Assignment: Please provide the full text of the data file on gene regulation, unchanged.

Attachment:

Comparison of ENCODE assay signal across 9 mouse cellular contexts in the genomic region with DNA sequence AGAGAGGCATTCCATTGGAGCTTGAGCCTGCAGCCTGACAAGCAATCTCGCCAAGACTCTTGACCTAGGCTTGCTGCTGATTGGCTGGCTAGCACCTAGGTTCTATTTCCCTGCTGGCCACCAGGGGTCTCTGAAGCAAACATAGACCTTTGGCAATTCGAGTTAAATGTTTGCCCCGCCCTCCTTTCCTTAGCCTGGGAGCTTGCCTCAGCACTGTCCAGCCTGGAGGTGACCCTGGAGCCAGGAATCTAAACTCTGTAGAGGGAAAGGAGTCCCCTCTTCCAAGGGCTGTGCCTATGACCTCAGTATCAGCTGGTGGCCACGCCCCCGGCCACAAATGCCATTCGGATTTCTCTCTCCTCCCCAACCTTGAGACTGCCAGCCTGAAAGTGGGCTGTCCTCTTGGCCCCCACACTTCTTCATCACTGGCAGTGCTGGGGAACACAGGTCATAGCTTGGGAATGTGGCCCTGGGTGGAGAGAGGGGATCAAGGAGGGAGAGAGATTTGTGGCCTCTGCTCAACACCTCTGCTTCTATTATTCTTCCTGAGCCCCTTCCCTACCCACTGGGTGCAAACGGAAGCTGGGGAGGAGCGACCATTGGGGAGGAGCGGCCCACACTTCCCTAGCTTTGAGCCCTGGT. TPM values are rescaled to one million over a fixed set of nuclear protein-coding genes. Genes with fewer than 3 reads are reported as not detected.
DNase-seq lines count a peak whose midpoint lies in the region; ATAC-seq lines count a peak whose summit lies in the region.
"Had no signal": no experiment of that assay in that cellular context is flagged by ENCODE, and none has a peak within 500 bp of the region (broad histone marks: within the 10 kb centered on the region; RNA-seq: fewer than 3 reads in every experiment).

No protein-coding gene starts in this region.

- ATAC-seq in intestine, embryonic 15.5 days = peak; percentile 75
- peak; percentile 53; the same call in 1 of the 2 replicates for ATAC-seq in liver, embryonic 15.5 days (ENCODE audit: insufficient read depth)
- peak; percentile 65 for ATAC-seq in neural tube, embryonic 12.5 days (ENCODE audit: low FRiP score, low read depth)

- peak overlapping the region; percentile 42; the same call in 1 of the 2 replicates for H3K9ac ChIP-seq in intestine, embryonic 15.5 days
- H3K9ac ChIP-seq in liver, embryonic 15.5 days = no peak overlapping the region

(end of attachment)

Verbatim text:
Comparison of ENCODE assay signal across 9 mouse cellular contexts in the genomic region with DNA sequence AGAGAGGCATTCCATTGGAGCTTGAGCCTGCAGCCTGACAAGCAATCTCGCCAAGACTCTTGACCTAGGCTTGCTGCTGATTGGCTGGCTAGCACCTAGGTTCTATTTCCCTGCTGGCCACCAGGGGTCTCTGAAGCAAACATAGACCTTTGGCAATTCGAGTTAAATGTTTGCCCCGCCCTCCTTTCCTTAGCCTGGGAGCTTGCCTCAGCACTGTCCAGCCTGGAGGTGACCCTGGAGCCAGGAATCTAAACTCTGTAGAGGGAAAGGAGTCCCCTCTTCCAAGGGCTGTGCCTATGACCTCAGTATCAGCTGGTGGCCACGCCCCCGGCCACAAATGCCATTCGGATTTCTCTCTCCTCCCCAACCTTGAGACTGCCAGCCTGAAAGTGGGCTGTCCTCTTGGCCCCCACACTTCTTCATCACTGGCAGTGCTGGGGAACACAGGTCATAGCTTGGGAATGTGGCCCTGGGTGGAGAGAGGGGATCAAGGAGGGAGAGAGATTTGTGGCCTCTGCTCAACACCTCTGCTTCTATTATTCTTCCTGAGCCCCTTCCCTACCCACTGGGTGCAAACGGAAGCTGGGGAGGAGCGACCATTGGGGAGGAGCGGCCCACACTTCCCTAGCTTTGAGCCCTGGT. TPM values are rescaled to one million over a fixed set of nuclear protein-coding genes. Genes with fewer than 3 reads are reported as not detected.
DNase-seq lines count a peak whose midpoint lies in the region; ATAC-seq lines count a peak whose summit lies in the region.
"Had no signal": no experiment of that assay in that cellular context is flagged by ENCODE, and none has a peak within 500 bp of the region (broad histone marks: within the 10 kb centered on the region; RNA-seq: fewer than 3 reads in every experiment).

No protein-coding gene starts in this region.

- ATAC-seq in intestine, embryonic 15.5 days = peak; percentile 75
- peak; percentile 53; the same call in 1 of the 2 replicates for ATAC-seq in liver, embryonic 15.5 days (ENCODE audit: insufficient read depth)
- peak; percentile 65 for ATAC-seq in neural tube, embryonic 12.5 days (ENCODE audit: low FRiP score, low read depth)

- peak overlapping the region; percentile 42; the same call in 1 of the 2 replicates for H3K9ac ChIP-seq in intestine, embryonic 15.5 days
- H3K9ac ChIP-seq in liver, embryonic 15.5 days = no peak overlapping the region